For example, it is fair and accurate to outline the propositions of EFCA and list the reasons business is opposing the legislation; however, it is inappropriate to suggest that “our business will shut its doors if this legislation is passed,” indicating a threat of loss of job for those that support EFCA. 

Communicating as Constituents with Congressional Representatives

Further, business owners and economic influencers should reach out to their Congressional representatives to let them know their positions on the proposed pieces of legislation. Talking points, statistics, and positions can be found readily on the internet and many professional organizations, industry coalitions, and Chambers have pre-established position statements and drafted communications ready for dissemination to Congress. Meetings with Congressional reps or their staffers may be even more influential and arranging a personal meeting on Capitol Hill is just a phone call away. Face-to-face time with constituents is a surefire way to ensure your Representative hears your business’ opinion with respect to the legislation. 

Educating Supervisors and Management on the “Dos and Don’ts” And “Cans and Can’ts” During Organizing Campaigns

This time might present just the right opportunity to educate management on the National Labor Relations Act and related legislation. An ounce of prevention in the form of education can go a long way toward preventing unfair labor practice charges. Training should include at a minimum:

Executive Branch – Executive Orders

Executive Orders Pertaining to Labor

President Obama’s first endeavors in the White House included issuing four pro-union executive orders and revoking contrary executive orders initiated by the previous administration. On January 30, 2009, President Obama signed Executive Order 13496, entitled, “Notification of Employee Rights Under Fair Labor Laws,” explicitly revoking former President Bush’s Executive Order 13201 requiring federal contractors to post notices advising non-union employees of their rights not to organize and their right to opt out of paying the portion of the union dues unrelated to the administration of a collective bargaining agreement. The Obama Administration’s opposing policy states:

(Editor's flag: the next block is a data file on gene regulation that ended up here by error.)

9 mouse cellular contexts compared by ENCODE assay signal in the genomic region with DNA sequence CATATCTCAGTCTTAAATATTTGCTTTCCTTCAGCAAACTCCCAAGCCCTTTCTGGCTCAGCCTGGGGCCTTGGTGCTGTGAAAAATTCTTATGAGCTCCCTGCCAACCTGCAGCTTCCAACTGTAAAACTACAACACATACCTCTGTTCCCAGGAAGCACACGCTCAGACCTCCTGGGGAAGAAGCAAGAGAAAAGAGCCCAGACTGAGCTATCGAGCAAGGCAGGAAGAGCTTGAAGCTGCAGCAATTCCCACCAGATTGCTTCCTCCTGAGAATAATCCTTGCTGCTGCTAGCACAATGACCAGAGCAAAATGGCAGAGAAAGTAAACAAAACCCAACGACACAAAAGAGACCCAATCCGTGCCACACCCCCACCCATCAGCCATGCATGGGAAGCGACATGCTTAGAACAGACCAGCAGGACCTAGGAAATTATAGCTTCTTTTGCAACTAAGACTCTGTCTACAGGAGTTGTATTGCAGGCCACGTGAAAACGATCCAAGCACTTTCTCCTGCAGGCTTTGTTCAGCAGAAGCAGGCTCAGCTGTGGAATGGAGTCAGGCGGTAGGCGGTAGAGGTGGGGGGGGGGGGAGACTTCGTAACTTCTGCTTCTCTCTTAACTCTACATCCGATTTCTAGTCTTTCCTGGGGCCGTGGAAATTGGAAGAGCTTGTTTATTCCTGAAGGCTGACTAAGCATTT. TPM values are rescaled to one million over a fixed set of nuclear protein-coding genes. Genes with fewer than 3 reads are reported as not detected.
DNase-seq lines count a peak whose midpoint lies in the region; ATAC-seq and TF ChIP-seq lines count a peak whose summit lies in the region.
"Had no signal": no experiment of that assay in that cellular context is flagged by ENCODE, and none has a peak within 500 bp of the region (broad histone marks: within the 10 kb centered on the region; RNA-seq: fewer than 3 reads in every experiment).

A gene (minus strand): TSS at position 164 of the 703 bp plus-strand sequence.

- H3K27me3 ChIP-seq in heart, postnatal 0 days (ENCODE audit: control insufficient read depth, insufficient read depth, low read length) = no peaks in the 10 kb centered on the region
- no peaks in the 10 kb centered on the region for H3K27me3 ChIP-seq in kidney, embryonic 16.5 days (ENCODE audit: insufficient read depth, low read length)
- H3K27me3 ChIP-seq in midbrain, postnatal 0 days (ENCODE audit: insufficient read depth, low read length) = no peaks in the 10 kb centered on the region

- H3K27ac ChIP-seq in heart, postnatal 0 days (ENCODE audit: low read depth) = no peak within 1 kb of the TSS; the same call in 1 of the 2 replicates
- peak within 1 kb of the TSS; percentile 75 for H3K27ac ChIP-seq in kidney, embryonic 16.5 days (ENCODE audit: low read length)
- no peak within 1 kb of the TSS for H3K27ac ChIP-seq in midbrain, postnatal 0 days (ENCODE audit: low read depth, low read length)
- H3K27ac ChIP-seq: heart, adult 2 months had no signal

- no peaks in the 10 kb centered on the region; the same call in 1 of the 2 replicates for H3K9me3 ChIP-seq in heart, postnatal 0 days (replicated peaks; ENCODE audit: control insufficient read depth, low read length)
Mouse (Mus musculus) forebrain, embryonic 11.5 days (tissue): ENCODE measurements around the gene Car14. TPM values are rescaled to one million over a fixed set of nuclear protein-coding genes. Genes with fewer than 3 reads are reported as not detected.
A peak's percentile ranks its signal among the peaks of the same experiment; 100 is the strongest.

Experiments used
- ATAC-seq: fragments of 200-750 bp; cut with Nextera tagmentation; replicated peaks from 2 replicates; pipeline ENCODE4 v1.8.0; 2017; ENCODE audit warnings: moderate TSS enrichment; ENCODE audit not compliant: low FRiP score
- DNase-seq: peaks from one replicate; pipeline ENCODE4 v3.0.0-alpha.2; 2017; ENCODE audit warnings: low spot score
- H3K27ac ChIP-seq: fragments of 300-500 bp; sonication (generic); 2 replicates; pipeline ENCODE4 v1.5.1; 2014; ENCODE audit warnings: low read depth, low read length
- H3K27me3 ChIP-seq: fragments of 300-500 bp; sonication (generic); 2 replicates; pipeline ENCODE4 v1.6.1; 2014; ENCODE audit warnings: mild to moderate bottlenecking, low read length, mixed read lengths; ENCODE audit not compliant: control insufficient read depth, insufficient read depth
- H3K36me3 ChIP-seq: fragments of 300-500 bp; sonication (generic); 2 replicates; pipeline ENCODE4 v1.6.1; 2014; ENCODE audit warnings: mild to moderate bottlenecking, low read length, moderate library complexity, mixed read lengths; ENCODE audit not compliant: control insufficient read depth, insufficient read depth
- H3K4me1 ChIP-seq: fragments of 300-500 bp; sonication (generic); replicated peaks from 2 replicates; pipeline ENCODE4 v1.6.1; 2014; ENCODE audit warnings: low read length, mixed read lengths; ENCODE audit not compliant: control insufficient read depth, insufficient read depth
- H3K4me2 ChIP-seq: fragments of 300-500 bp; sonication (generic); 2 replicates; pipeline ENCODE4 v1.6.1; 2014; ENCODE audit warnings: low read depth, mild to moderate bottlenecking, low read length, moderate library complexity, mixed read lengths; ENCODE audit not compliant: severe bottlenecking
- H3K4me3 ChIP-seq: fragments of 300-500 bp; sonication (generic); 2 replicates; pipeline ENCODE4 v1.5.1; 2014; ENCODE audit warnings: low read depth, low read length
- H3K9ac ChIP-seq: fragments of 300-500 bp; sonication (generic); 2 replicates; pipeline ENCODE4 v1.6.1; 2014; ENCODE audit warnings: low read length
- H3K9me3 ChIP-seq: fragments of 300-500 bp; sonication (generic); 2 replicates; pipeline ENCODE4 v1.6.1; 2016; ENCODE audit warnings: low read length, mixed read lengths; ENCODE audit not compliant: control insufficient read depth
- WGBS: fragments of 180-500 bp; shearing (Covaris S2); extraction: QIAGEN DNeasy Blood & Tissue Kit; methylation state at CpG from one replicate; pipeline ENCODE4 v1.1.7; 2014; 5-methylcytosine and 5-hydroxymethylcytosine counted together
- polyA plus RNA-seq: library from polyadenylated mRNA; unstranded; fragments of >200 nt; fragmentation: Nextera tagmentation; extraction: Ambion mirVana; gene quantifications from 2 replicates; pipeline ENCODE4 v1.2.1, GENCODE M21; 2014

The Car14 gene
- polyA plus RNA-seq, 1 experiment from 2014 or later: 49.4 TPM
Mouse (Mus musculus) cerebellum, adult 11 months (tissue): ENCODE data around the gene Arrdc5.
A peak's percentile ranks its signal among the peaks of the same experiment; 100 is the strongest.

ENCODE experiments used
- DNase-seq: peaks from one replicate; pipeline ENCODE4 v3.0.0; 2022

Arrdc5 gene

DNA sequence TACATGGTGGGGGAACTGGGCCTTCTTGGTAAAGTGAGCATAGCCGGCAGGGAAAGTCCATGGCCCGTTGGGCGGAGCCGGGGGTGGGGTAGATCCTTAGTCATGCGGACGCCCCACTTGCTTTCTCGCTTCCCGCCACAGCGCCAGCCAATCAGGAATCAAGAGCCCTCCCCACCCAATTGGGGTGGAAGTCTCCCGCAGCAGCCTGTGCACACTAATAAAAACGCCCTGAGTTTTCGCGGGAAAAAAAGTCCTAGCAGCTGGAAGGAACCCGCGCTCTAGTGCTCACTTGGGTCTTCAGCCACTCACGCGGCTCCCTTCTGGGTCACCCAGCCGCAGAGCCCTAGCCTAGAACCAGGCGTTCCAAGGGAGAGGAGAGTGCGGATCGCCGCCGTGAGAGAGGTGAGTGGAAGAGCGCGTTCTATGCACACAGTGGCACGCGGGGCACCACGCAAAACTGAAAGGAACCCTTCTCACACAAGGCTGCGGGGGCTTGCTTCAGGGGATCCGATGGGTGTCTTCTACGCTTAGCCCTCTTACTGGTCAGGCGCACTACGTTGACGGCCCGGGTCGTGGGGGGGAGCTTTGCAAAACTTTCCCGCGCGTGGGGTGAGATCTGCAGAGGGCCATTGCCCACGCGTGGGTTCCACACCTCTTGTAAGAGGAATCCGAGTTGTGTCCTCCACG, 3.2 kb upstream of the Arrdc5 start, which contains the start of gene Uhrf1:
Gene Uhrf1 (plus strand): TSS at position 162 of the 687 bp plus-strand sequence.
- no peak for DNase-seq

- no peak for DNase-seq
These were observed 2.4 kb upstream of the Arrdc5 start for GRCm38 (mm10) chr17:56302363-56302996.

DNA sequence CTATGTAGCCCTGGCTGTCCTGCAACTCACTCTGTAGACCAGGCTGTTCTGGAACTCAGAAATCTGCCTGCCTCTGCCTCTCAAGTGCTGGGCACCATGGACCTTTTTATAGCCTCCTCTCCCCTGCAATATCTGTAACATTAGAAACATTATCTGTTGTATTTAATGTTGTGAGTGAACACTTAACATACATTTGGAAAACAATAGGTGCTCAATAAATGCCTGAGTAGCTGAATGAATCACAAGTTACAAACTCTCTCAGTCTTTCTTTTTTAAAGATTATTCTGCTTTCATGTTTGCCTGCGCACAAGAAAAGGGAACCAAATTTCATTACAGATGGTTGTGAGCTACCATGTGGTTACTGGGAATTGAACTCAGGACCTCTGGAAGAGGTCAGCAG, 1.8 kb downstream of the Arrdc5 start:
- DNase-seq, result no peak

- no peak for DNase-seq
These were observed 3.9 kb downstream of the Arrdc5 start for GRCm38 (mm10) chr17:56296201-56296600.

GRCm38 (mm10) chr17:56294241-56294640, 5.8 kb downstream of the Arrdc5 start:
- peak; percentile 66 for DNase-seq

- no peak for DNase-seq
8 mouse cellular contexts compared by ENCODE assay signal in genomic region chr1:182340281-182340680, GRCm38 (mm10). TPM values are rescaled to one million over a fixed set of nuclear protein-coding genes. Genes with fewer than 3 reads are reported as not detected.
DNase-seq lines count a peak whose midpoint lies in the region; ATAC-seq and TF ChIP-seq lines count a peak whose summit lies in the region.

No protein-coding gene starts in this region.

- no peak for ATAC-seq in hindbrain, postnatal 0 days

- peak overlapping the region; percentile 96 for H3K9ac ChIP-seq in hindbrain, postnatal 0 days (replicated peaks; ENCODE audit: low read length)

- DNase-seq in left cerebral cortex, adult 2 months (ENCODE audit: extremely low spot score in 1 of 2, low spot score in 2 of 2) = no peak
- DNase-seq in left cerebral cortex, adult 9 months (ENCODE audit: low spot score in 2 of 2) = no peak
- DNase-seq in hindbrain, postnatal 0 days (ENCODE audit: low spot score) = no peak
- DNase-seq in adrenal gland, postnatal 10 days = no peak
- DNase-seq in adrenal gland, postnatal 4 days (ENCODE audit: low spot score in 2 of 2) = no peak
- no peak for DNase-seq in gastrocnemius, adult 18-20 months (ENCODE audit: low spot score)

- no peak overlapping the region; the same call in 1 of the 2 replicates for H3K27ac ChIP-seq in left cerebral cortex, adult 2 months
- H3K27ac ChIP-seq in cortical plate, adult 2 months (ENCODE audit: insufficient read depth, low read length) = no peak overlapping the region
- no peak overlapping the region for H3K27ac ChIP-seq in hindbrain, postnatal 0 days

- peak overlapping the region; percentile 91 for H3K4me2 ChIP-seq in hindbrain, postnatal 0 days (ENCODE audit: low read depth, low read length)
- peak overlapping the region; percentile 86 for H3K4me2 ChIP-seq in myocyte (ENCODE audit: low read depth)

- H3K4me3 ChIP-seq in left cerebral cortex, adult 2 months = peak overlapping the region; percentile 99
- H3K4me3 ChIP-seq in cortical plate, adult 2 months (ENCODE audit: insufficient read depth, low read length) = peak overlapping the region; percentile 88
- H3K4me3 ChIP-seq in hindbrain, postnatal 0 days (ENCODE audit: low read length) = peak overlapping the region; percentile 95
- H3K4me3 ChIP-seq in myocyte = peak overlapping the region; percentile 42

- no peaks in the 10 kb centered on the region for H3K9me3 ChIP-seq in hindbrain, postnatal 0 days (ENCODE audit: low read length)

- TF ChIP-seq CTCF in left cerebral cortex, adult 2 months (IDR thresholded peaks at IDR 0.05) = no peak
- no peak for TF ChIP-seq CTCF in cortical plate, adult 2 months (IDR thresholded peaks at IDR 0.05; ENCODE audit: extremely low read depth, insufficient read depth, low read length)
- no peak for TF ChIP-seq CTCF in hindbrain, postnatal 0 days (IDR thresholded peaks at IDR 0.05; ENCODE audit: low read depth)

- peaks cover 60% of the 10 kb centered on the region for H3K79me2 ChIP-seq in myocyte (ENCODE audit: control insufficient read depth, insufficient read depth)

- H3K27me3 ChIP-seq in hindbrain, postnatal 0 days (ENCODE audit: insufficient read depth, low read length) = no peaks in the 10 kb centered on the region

The attainment of industrial peace is most easily achieved and workers' productivity is enhanced when workers are well informed of their rights under Federal labor laws, including the National Labor Relations Act (Act), 29 U.S.C. 151 et seq. As the Act recognizes, "encouraging the practice and procedure of collective bargaining and . . . protecting the exercise by workers of full freedom of association, self organization, and designation of representatives of their own choosing, for the purpose of negotiating the terms and conditions of their employment or other mutual aid or protection" will "eliminate the causes of certain substantial obstructions to the free flow of commerce" and "mitigate and eliminate these obstructions when they have occurred." 29 U.S.C. 151. Relying on contractors whose employees are informed of such rights under Federal labor laws facilitates the efficient and economical completion of the Federal Government's contracts.15

Accordingly, effective May 2009, federal contractors are required to post a notice advising of their rights to form and join a union and to bargain collectively.16

RealSolutions® For Today’s Business